Benefits of Credit Cards often Trump the Convenience of Debit Cards
Written by Curtis Arnold
Posted On: July 13, 2009
Debit cards offer convenience and are becoming increasingly popular with consumers, but they still don't offer many of the same benefits as credit cards do. In fact, I can think of five specific areas where credit cards offer significant advantages over debit cards and many prepaid cards: 1. Dispute Protection Talk to any merchant and they'll tell you that nothing unnerves them like a chargeback notice. If you call to dispute a charge on your credit card account, merchants typically get a fax or e-mail notifying them of your concern. Unless the merchant can prove that they are not liable, your account will normally get credited for the disputed charge. However, the impact on your wallet is more profound if you use debit cards, since that cash has already been withdrawn from your bank account. Disputed credit card charges typically get credited very quickly, so you're out of pocket expenses are minimized. 2. Fraudulent Charges It doesn't take long for card numbers from a lost or stolen wallet to wind up getting used at the mall or being sold through the "internet black market." While banks often provide some protection against debit card fraud, unauthorized debit card charges hit your bank account immediately and can weeks to reverse. You may be liable under Federal Trade Commission rules for up to $500 of debit card fraudulent charges, but the same law caps your liability for stolen credit card charges to just $50. It is also worth noting that many issuers offer zero liability policies that totally eliminate your out-of-pocket exposure by covering 100% of unauthorized charges. 3. Extended Manufacturers' Warranties Many credit card issuers partner with retailers and manufacturers to extend warranty periods on popular consumer items. Some credit cards facilitate replacements at retail customer service counters, while others cover the costs of repairs at authorized facilities. Either way, credit cards can help alleviate unexpected frustration. Warranties are often extended up to a year beyond the manufacturer's original warranty. 4. Credit Card Purchase Protection When some punk stole some new lawn equipment from the shed in our back yard, I didn't get upset for too long. I simply called the customer service number on the back of the credit card. Within a few weeks, I got a check in the mail for the full purchase price of the equipment. Many credit card issuers add value by insuring recent purchases against theft or damage for up to 30 days -- consult your card issuer for details. Had I bought the same equipment with cash, I would have had no recourse. 5. Bank Overdraft Fees and Other Related Expenses I call this "avoiding the hassle factor." When you lose a debit card, your checking account becomes vulnerable to much more than theft. If you don't immediately notice money missing from your checking account, stolen funds can cause your legitimate checks and bill payments to bounce. Many banks can ding your checking account up to several times each business day for overdrafts, even when it’s not your fault! In addition, vendors like utility companies and retail stores may charge their own non-sufficient funds fees, causing your bank balance to spiral further downward. Using credit cards consistently insulates you from this kind of “collateral damage”. Remember that enjoying the added value of carrying credit cards doesn't have to result in extra credit card debt. The key is to be savvy. Carry just one or two credit cards so you can limit your risk and enjoy credit card perks. By paying down your purchases in full every month, you can get all of the benefits of responsible card usage without any of the downside. I love making my cards work for me instead of being enslaved to my credit card companies like so many other consumers. I hope you share my convictions and can join me in my crusade! What do you think about using credit cards instead of debit cards? We welcome you to share your ideas on our active credit card forum.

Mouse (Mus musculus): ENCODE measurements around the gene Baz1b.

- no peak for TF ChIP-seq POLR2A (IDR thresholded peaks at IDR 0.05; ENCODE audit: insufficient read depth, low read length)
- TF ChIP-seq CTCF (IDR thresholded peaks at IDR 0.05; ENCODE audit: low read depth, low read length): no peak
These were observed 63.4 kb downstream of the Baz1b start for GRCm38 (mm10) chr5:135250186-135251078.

Curtis Arnold, a nationally recognized consumer educator and advocate, has been educating consumers about credit cards since 1998. New! Curtis is the author of "How You Can Profit from Credit Cards: Using Credit to Improve Your Financial Life and Bottom Line" (FT Press, 2008). He is also the co-author of the upcoming Complete Idiot's Guide to Person-to-Person Lending (Alpha Books/Pengiun Group USA, April 2009), a contribitor to The Ultimate Allowance (InnerWealth Publishing, 2008) and is extensively featured in 42 RulesTM for Driving Success With Books (Super Star Press, January 2009).